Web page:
Historic Markers Across Florida

Historic Floral Bluff

Marker ID:  
Location: Floral Bluff Rd, Jacksonville, FL
County: Duval
Coordinates: N 30° 20.577    W 081° 36.347
  30.34295    -81.60578333
Style: Interpretative Sign **
Waymark: WMPX5Z


Floral Bluff Plantation, originally part of land granted to Italian immigrant Francis Richard by the Spanish government in the 1790s, occupied over a half mile of riverfront property. Robert Bigelow, a Connecticut native and graduate of Yale University, and his new wife Elizabeth Ann Richard, granddaughter of Francis Richard, moved on the land shortly after their marriage in 1832. Although a slave owner, Robert Bigelow took no part in the Civil War and died shortly after the war in 1868. He and Elizabeth and other family members are buried in the family cemetery on the plantation property.

The Bigelow family occupied several houses on the land throughout the years, but the home locally referred to as the Bigelow Mansion was situated at the top of the bluff overlooking the St. Johns River near what is now Plantation Drive. The home was featured in silent movies filmed in the area in the early part of the twentieth century, and burned on Christmas Eve in 1950.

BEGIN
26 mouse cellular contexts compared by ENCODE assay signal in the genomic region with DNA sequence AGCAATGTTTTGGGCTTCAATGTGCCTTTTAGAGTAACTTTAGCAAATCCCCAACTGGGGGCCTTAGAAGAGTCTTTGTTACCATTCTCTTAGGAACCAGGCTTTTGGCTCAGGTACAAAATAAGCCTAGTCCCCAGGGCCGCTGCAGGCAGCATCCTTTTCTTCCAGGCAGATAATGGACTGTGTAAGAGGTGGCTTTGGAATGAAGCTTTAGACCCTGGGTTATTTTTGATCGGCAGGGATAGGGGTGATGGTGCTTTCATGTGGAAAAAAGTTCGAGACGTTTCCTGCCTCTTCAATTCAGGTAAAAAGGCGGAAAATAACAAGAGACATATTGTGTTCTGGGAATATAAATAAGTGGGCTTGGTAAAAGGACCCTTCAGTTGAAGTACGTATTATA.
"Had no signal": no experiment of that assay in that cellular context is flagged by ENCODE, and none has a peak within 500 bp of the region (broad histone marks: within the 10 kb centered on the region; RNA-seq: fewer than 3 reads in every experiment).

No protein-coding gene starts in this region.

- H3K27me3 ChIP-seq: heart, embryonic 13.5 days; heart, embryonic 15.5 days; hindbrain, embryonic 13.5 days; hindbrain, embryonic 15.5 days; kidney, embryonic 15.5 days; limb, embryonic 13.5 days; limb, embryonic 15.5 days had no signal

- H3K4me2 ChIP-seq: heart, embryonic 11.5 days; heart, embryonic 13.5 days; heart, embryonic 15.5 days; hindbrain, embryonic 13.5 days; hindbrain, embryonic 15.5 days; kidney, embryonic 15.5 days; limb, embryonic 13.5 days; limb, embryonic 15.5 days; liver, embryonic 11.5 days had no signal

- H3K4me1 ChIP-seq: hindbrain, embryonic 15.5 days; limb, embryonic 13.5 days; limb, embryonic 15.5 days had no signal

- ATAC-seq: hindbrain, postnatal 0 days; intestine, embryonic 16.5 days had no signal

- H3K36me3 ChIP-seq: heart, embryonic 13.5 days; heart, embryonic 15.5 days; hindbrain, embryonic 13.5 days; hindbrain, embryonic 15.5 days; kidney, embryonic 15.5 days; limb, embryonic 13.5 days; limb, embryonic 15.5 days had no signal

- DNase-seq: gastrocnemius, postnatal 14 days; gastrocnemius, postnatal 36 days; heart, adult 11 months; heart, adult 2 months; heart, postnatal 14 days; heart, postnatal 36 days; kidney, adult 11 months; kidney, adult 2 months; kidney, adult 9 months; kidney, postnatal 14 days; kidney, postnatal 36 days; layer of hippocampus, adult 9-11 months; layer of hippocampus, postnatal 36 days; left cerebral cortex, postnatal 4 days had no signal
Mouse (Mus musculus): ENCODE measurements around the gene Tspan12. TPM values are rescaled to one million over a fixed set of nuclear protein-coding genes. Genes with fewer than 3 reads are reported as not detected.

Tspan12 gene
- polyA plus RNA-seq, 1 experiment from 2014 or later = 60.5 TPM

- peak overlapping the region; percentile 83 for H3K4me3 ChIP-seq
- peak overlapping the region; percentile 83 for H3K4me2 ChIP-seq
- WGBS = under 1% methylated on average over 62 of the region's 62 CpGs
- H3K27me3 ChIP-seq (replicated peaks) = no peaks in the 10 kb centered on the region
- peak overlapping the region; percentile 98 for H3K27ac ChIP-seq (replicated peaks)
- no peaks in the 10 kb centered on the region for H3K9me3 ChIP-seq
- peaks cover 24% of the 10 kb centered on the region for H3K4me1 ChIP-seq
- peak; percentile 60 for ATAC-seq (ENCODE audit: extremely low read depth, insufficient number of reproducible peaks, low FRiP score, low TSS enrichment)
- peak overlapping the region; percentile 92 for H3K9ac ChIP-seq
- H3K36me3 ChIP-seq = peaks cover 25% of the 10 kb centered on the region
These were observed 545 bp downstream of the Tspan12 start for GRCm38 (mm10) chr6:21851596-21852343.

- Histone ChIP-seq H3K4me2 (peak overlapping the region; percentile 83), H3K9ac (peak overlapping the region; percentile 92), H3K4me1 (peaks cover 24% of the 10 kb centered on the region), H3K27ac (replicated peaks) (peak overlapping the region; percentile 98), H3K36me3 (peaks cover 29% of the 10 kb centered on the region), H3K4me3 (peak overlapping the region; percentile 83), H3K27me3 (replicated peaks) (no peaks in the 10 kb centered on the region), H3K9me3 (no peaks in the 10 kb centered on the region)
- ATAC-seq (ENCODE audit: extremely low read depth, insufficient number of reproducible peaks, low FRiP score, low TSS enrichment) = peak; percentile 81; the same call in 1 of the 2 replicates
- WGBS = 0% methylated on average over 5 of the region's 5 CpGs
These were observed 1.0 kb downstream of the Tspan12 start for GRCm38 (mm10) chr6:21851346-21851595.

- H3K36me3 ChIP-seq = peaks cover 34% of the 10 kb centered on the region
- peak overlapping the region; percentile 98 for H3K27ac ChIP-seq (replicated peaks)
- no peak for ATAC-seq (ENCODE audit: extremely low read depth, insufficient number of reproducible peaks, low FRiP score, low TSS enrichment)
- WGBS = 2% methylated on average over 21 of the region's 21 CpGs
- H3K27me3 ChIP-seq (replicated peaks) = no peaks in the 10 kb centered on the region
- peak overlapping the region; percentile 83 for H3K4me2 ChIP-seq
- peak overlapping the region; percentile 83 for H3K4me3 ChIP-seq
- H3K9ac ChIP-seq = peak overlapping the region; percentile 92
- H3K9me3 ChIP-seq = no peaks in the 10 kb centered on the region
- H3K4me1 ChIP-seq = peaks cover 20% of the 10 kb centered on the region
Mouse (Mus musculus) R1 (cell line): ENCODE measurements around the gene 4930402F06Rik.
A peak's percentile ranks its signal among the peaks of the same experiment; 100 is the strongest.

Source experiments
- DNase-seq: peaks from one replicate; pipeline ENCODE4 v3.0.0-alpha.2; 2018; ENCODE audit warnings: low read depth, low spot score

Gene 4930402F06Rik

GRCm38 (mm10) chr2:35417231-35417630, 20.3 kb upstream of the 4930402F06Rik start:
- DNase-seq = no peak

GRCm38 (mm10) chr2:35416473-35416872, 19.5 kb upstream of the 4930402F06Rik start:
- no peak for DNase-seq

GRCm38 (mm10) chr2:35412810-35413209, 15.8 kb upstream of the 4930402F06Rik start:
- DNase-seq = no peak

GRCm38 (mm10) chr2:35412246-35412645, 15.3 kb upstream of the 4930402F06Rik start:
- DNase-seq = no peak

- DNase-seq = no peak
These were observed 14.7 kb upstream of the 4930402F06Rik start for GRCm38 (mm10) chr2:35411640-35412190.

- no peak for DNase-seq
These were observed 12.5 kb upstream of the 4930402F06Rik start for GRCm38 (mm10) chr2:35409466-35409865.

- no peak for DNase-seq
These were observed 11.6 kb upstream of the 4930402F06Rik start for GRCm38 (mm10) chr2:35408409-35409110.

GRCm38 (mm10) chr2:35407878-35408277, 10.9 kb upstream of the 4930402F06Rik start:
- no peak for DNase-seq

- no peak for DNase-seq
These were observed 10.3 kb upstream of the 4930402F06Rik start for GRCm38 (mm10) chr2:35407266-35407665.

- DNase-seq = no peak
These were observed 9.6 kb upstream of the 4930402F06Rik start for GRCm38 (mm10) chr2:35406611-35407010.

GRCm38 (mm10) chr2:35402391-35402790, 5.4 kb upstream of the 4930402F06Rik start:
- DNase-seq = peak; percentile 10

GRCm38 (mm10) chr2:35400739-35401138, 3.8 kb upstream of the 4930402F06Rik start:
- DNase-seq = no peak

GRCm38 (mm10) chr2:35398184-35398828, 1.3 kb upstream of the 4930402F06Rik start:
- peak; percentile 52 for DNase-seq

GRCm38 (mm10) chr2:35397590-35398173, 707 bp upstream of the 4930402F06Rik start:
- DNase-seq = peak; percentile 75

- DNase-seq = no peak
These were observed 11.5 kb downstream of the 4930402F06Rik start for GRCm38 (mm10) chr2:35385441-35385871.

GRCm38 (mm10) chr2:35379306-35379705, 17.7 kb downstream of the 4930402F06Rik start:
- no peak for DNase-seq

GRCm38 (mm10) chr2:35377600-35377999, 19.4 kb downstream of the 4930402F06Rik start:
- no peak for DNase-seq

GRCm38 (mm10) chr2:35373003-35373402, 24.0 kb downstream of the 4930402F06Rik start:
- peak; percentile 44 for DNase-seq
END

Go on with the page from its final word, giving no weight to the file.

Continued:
In 1887 a portion of the land was subdivided and developed by Gilbert H. Shepard, who also served as the first postmaster for the community he named after the plantation - Floral Bluff. The town's dock, located at the end of Floral Bluff Avenue, became the center of activity. Albert Frieseke owned and operated a general store. Women of the community formed their own club and met in a building on the dock. Horses and buggies were often left all day, patiently awaiting their owners' return from Jacksonville.

The Floral Bluff post office closed in 1919 and Frieseke's store moved to the corner of Floral Bluff Avenue and Chaseville Road (now University Boulevard). That location later was also the site of several small grocery stores including Etters, Cottons, and Brinsons. Eventually, like other small but once vibrant communities in the Old Arlington area, Floral Bluff slowly lost its separate identity. In 1997 twelve homes in the Floral Bluff community were documented with the State of Florida as historic resources, including one dating back to 1887.

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through Alpha Kappa Alpha Sorority